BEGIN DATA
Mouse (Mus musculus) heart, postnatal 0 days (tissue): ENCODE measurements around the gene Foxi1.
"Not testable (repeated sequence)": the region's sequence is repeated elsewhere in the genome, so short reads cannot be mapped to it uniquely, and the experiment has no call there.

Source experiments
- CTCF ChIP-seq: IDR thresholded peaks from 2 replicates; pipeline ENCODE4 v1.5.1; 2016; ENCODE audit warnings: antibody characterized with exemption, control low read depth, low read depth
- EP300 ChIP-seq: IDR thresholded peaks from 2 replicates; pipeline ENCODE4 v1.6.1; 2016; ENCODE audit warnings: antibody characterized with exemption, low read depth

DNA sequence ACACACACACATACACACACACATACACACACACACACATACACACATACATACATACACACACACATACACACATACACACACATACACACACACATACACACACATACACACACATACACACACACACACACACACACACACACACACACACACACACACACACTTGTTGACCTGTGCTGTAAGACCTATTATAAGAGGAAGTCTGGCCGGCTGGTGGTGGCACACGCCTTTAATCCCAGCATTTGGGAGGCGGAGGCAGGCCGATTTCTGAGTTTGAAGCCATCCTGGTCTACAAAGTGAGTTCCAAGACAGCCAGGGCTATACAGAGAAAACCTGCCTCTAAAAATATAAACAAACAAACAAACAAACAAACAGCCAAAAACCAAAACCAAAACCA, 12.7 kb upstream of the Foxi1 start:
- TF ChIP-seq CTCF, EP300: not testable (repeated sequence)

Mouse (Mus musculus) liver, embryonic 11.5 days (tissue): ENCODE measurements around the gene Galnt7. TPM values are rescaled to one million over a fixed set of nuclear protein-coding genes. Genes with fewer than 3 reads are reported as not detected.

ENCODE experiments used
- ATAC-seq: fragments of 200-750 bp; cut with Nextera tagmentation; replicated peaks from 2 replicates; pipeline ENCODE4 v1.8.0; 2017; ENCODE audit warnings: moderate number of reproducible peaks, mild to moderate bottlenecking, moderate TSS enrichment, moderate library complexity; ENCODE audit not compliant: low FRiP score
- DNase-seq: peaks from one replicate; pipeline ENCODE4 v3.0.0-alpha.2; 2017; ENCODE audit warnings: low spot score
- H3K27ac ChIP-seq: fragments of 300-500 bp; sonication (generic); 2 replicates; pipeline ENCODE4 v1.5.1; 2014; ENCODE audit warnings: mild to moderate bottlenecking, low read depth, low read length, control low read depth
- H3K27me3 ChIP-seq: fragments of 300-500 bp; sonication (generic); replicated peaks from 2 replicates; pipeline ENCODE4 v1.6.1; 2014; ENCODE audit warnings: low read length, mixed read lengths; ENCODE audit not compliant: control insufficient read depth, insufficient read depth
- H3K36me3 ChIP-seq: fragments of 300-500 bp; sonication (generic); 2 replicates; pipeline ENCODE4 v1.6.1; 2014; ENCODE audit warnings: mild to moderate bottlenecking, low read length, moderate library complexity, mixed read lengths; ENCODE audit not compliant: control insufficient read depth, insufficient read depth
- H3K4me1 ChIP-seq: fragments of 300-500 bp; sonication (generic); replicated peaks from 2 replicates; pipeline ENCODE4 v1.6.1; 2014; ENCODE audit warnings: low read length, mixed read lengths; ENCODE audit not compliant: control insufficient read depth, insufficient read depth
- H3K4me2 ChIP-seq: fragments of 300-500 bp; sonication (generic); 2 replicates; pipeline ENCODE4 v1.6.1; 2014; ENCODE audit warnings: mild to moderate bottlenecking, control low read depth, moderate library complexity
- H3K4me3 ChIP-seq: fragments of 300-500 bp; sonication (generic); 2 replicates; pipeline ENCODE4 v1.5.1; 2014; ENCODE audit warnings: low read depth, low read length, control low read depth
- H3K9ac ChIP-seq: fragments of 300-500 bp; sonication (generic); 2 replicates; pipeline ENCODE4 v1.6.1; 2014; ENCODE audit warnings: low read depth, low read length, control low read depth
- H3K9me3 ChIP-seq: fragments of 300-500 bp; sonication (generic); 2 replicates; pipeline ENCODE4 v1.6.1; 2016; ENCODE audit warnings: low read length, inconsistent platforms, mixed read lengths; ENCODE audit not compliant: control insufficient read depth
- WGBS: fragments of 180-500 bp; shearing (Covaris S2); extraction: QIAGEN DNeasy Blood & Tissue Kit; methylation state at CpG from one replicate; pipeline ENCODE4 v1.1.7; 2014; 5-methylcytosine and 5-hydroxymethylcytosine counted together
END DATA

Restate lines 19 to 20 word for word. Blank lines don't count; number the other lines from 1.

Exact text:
- H3K9me3 ChIP-seq: fragments of 300-500 bp; sonication (generic); 2 replicates; pipeline ENCODE4 v1.6.1; 2016; ENCODE audit warnings: low read length, inconsistent platforms, mixed read lengths; ENCODE audit not compliant: control insufficient read depth
- WGBS: fragments of 180-500 bp; shearing (Covaris S2); extraction: QIAGEN DNeasy Blood & Tissue Kit; methylation state at CpG from one replicate; pipeline ENCODE4 v1.1.7; 2014; 5-methylcytosine and 5-hydroxymethylcytosine counted together